What it is: As the fintech market matures, the dollars invested are shifting from startups that position themselves as disruptors to those seeking to collaborate with the financial services industry. And greenfield areas are being discovered for fintech investment, like insurance, blockchain and secured lending.
Why it is important: One reason the fintech market continues to perform is “the fact that in the market overall, there’s a lot of money looking for good investment, with low interest rates continuing,” said Robert Gach, managing director of Accenture Strategy Capital Markets and co-founder of the FinTech Innovation Lab, an accelerator program for startups. “There’s an appetite for good investment” and a recognition that banking could still be improved by digital technology advances, he said.
IBM raises its blockchain game with secure cloud services and Docker integration
What it is: Bitcoin may still be the most famous application of blockchain technology, but the distributed, encrypted database architecture is now being applied to a range of other services, from different kinds of (non Bitcoin) financial transactions to anything else that requires secure tracking. IBM laid out its claim for some of that new business: the IT giant announced a new set of blockchain services running on IBM Cloud and Docker, along with standards to run those services to meet security and regulatory compliance.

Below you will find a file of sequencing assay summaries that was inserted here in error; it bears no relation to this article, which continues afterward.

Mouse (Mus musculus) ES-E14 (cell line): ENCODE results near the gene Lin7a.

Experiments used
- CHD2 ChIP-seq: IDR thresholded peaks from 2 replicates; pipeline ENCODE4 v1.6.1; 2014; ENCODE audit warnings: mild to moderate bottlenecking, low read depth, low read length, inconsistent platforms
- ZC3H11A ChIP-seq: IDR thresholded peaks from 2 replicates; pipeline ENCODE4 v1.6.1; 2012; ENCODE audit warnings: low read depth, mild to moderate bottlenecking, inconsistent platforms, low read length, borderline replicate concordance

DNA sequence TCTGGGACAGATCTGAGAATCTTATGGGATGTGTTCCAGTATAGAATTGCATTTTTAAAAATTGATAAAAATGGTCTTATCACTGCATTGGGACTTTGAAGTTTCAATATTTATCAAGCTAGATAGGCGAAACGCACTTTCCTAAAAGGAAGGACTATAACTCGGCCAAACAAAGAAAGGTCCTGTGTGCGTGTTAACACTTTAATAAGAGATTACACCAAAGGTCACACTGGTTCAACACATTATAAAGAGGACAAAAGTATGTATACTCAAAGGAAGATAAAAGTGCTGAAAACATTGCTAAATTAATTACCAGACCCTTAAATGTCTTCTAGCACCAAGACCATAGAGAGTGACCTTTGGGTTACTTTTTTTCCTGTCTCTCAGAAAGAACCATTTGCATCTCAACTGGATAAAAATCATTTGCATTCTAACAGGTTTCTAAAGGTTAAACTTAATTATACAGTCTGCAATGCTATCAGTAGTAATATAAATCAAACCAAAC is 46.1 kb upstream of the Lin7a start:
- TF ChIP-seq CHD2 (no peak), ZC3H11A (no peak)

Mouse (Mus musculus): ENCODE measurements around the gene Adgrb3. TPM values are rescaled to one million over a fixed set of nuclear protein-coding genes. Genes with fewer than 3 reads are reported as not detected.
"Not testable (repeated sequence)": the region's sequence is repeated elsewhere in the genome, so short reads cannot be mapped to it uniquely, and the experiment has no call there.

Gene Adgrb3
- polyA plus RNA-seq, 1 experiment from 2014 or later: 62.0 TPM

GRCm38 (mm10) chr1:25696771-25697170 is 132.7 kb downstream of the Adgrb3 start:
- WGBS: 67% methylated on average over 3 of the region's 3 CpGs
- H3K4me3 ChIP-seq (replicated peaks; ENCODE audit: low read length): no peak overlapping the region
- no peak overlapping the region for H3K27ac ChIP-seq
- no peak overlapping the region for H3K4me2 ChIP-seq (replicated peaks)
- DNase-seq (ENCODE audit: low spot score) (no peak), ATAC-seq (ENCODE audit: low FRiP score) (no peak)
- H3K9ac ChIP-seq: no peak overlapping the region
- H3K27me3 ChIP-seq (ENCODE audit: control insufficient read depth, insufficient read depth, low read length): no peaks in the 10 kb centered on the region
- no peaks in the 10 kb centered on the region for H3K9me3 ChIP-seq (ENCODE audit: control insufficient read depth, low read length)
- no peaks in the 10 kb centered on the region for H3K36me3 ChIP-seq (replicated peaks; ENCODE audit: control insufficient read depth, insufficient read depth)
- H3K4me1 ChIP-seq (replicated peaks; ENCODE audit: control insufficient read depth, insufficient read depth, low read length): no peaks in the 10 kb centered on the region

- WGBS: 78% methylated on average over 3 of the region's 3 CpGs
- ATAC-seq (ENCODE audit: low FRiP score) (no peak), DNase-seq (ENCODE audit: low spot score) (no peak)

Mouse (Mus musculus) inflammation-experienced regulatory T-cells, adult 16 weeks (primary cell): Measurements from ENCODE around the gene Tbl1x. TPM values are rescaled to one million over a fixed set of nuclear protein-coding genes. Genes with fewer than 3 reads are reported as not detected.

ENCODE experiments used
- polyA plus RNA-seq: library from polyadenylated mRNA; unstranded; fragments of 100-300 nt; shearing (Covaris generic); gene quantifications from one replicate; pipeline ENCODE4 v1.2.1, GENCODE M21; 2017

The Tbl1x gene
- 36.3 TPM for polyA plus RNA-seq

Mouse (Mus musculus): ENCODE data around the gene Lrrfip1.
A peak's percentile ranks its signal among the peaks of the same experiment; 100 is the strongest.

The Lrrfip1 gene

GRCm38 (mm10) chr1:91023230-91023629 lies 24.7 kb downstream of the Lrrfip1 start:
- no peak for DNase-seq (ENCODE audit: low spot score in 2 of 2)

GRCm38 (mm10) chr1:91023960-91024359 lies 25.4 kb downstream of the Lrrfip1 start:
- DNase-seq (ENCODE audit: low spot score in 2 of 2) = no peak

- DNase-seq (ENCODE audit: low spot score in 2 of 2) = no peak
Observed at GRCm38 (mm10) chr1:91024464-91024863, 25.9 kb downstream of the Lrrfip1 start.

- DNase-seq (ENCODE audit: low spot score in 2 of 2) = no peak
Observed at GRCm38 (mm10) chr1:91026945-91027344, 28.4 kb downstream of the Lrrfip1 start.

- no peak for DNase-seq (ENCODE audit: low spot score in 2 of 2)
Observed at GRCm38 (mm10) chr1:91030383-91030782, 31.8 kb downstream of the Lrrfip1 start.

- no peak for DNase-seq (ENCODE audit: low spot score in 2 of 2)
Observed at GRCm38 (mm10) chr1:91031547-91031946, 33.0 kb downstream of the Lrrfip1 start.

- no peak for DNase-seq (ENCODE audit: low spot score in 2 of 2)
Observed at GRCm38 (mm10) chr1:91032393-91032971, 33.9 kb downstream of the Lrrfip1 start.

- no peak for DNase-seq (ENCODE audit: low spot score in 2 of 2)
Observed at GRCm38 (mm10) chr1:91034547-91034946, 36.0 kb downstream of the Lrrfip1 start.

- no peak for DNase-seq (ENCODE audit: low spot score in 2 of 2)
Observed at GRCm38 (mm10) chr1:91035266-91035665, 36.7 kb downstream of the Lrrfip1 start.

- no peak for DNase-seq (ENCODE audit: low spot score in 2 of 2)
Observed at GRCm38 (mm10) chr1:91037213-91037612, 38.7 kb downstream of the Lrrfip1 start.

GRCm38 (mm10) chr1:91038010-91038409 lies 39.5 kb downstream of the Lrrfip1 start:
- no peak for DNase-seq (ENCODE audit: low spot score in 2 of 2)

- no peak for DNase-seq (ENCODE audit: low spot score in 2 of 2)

Why it is important: This is significant because it shows how IBM is laying the groundwork for much larger organizations and enterprises to get involved in working with blockchain technology. There are already some organizations working with IBM on projects, including a Finnish shipping company, the London Stock Exchange, the Japan Stock Exchange and ABN Amro.
Citi Ventures makes strategic investment in alternative lender Blue Vine
What it is: The investment by Citi Venures represents a follow-on to BlueVine’s $40 million Series C financing in January 2016, which will be used to scale the company’s cloud-based working capital financing platform for small businesses and expand into new market segments.
Why it is important: “With a portfolio that includes Square, Betterment, DocuSign and Optimizely, Citi Ventures invests in segment leaders that are reinventing industries,” says Eyal Lifshitz, founder and CEO of BlueVine. “Citi’s industry expertise and large customer base make them an ideal partner as we accelerate our efforts to make working capital more accessible for small business owners.”